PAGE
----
The 2014 Humanities in Medicine lecture, Doctors and dueling:  Establishing Medical Authority in French New Orleans, was delivered by historian Amy Weiss Forbes, Director of European Studies and Professor of History at Millsaps College.  Dr. Forbes’ talk outlined the divisions in 19th century American medicine, including a rather circumspect view of approaches to evidence-based outcomes, including duels to defend professional reputation.  The role of reputation in establishing the legitimacy of 19th century medical practitioners, and the rhetorical and discursive practices involved in upholding that reputation, were examined across that century’s repeated outbreaks of yellow fever.  Along with tales of recourse to arms to rebut, among other things, charges of “empiricism,” Forbes contrasted established and emergent concepts of physician legitimacy among New Orleans French-speaking physicians of differing  generations, francophone physicians and the English-speaking ones who followed Louisiana’s admission to the union, two theoretical training models (Parisian and the U.S. northeast), rhetorical approaches associated with the city and the provinces, and the use of argument in substantiating evidentiary claims. Hierarchies of language, race, religion, specialization, and the regard of patients were also crucial in concepts of physician authority, and while their aspect may differ vastly from ours, they serve as a caution against becoming overly comfortable with evidence and authority as they support our own assumptions.

                                                                                                                          

    April began with the 2014 Tatum Lecture, honoring the contributions of Dr. Nancy Tatum to Mississippi health care, including her pioneering work to establish UMMC’s first formal program of medical ethics.  A Family Medicine physician, Dr. Tatum first joined her father in a Petal, Mississippi practice until his death, then trained in Medical Ethics at Vanderbilt and joined the UMMC Department of Family Medicine faculty, where she was an outstanding physician, teacher, and advocate.  In her memory, this year’s lecture featured a panel presentation on a topic replete with the rich ethical features that she would point us toward:  The Value of Genetic Information. Ethical issues surrounding genetic information were explored by Dr. Patrick Hopkins of Millsaps’ Department of Philosophy, who provided philosophical and legal contexts for what aspects of genetic information can and cannot be owned, Dr. James Wilson, who provided a researcher’s perspective on the trajectory of access to genetic information, and what this information may and does not entail, and Pediatric Genetic Counselors Holly Zimmerman and Laura Hendon, who spoke of dilemmas in dealing with what genetic information does and does not provide in terms of potential interventions, as well as troubling ethical dilemmas that can arise in practice as genetic evaluations become increasingly incorporated into clinical practice.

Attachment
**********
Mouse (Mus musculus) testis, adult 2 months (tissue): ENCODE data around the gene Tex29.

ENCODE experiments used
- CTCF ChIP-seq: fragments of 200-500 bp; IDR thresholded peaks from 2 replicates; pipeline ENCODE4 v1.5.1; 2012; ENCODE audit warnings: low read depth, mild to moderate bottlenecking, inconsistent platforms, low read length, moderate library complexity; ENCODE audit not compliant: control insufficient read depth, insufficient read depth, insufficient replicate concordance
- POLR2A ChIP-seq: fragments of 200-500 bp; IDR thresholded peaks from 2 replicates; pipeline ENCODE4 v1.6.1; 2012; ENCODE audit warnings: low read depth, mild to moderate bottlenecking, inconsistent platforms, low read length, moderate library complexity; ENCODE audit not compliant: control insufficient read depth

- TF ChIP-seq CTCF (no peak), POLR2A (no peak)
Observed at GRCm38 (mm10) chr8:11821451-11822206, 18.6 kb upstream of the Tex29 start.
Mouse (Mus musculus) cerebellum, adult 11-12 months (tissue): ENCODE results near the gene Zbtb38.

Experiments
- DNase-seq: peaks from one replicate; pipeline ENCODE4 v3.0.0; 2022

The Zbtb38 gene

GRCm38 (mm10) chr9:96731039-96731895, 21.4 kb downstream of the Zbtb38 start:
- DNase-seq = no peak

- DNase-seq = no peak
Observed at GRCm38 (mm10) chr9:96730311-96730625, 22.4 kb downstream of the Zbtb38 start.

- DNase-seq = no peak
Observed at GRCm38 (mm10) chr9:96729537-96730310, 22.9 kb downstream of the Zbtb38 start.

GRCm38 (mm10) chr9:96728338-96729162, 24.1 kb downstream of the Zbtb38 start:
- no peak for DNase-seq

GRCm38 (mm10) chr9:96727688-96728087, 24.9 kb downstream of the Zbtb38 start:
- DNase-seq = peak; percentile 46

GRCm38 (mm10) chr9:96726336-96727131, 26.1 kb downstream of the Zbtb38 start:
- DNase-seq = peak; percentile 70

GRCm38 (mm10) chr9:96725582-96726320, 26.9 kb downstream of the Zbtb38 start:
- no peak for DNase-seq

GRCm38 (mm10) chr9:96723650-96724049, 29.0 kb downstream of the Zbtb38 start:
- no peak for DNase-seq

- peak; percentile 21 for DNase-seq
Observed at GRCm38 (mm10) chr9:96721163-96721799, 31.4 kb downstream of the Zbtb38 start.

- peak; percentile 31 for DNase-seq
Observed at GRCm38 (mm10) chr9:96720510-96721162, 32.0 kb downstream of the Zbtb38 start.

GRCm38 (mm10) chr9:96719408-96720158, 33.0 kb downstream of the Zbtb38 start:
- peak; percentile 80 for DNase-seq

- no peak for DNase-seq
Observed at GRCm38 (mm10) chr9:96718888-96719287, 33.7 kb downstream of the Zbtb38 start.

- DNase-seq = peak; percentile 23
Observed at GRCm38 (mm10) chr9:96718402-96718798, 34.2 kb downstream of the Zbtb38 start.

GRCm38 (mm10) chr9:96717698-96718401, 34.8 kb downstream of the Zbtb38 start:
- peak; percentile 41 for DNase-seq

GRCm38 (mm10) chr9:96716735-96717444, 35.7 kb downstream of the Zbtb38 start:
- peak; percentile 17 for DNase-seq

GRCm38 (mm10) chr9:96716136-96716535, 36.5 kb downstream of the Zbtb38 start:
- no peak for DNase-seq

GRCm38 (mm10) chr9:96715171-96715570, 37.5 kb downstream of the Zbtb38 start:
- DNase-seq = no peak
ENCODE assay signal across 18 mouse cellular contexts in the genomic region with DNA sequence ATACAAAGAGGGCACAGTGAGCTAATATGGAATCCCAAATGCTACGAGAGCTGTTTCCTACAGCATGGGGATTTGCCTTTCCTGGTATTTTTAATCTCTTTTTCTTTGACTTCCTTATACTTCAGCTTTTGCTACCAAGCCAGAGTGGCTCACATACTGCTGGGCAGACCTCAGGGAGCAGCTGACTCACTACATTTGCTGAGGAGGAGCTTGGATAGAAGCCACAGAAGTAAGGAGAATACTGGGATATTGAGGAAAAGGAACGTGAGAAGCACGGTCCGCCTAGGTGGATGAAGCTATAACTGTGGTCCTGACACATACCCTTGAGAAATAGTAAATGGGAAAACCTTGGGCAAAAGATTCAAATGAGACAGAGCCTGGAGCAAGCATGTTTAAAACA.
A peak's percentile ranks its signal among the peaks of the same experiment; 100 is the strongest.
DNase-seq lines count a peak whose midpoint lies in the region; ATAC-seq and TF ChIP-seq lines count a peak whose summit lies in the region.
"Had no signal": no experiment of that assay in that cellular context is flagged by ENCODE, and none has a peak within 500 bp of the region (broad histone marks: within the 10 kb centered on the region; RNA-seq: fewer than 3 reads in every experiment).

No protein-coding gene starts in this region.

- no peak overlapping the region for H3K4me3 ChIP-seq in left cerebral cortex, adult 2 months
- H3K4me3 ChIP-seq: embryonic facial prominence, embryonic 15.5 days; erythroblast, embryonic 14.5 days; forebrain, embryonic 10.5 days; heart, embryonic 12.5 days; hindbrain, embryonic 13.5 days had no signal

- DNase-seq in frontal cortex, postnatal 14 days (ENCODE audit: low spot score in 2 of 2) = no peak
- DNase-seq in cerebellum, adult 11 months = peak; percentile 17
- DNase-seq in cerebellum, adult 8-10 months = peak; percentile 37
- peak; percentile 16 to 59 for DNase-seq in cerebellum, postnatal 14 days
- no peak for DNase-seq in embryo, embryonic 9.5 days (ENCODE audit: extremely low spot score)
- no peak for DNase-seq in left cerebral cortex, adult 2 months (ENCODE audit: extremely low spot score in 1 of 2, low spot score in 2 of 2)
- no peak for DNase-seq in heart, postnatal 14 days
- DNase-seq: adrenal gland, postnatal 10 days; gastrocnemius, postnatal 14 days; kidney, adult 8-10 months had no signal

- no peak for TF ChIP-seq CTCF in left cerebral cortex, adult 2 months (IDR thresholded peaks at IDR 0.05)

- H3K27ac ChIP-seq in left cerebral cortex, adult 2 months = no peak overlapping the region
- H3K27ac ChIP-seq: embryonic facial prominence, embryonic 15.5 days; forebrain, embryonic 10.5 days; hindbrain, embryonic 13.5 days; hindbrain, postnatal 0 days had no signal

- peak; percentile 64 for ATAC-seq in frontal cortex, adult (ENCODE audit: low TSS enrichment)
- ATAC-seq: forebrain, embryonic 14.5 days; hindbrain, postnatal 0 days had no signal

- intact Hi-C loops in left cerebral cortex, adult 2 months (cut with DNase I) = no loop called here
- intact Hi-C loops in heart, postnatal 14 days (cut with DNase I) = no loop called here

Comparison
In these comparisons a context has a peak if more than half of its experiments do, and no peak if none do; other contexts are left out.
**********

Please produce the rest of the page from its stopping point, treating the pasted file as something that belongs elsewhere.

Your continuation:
From March to May, however, UMMC students, from all UMMC schools, were invited to enter the dialogue – and twenty-one students did,, reflecting on their experience of the 2013-2014 academic year  in the inaugural Writes…of spring contest.  Using a range of forms, they answered the following questions:  Where did you begin?  Where are you now?  What did you discover about yourself, health, illness, healthcare, biomedical sciences, and Mississippi collaborations toward better health? How have your initial expectations and aspirations for your discipline fared across the material you have encountered in your studies?  What have you particularly learned from peers in your own discipline or in others on campus?.  The contest was completed May 1st, and was followed by judging by Dr. Rick Boyte of Pediatric Palliative Care, Amani Bailey of the Center for Bioethics and Medical Humanities, Laura Weeks now owner of Lorelei Books in Vicksburg, but formerly an ICU nurse, and Dr. Ann Steinecke of the Association of American Medical Colleges, who holds a PhD in American Literature.  Will Berlin received first prize, Leslie Davis and Andrea McLaughlin tied for second, and third went to Allison Pace.

     

    In an earlier message, I mentioned that “the outcomes of health care rely on a profound understanding of sheer matter, the spirit of function, the dynamics at play upon, within, and surrounding the body.  Patients tell you, in honed precision, the world they know.  Use every means at your disposal to be able to hear it.” 

     

    Attending to that voice is urgent.  But the insights of mentors, peers, and those you are educating can also spell the difference between standard of care and outstanding care.  Transdisciplinary forums are as vital to the service and research missions of an academic medical center as they are to its educational mission. It is in the actual sharing of knowledge that the most important characteristics of team cohesion are based. 

     

    As critical as the knowledge of one’s own role within health care delivery and research is, that knowledge alone is insufficient.  You are invited to suggest topics for future discussions, to participate in something outside your pressing interests. You are invited to join in respectfully when others have taken such an initiative.  It is not just your presence in other forums that matters, although it does.  It is your future grasp, when time narrows to an instant, and you must judge.

                                                               

     

    RD